It all sounds so good.
Availability of wine in grocery and convenience stores. Increasing the number of liquor-store locations that can be held per licensee. Third-party delivery of alcoholic beverages.
Who could be against such measures?
But the three alcohol-related ballot propositions that face voters in the Nov. 8 election are as flawed as a skunky bottle of wine.
Let’s take a look at them one by one:
• Proposition 124 would allow retail liquor stores to apply to state and local regulators to open additional locations beyond the current limit of three (going to four in 2027 under current law), taking it to eight locations immediately, 13 in 2027, 20 in 2032 and unlimited in 2037.
If passed, this proposition will damage small, locally owned liquor stores that might lack the resources or desire to expand. Who benefits? Large liquor-store chains with deep pockets. With eventual unlimited expansion, you can say “good-bye” to many of the state’s 1,600 small, Mom-and-Pop liquor stores.
• Proposition 125 sounds good on the surface, allowing grocery and convenience stores to sell wine, as well as wine coolers, sake, cider and mead. This would be extended to current fermented-beverage retailer licenses.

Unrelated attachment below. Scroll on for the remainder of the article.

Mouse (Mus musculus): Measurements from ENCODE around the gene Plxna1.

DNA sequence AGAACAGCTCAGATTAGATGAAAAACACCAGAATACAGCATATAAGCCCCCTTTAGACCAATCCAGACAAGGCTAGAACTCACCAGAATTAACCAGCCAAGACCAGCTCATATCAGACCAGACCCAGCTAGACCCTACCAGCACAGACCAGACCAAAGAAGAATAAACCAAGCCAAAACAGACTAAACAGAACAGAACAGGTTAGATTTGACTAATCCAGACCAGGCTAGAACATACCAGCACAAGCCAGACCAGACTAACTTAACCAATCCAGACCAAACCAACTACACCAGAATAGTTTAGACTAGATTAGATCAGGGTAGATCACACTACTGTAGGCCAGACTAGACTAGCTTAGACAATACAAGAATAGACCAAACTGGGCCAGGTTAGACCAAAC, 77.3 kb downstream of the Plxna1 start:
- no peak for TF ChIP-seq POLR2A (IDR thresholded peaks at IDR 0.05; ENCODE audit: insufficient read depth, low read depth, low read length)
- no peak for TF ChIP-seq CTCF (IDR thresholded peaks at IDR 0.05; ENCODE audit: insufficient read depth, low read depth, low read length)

Proposition 125 is promoted by — you guessed it — grocery-store and convenience-store chains, to the detriment of local liquor stores. While many would support eventual wine sales in grocery stores, the current proposal’s provision for automatic conversion of licenses eliminates the requirement to demonstrate need and desire among nearby residents, along with any substantive review by local governments or community input.
• Proposition 126 would allow third parties such as UberEats or DoorDash to deliver alcohol directly to consumers on behalf of grocery stores, convenience stores, liquor stores, bars, restaurants and others. It would also permanently allow takeout and delivery of alcohol from bars and restaurants. (That measure is scheduled to be repealed in July 2025 under current law.)
While we support permanent takeout and delivery of alcohol by bars and restaurants, third-party delivery creates enormous danger. Current law mandates that businesses use their own employees to deliver alcohol. That enables them to properly vet buyers — through extensive training — to ensure that they are not underage. Proposition 126 would mean that retailers are not liable once alcohol leaves their premises.
Voters should look deeper at these measures, going beyond personal desire to buy a bottle of wine while grabbing a loaf of bread. These measures are inherently flawed, spurred by national chains eager for a bigger chug of the alcohol at the expense of small retailers.
Changes to liquor laws should be well-thought-out and methodical. These measures are neither.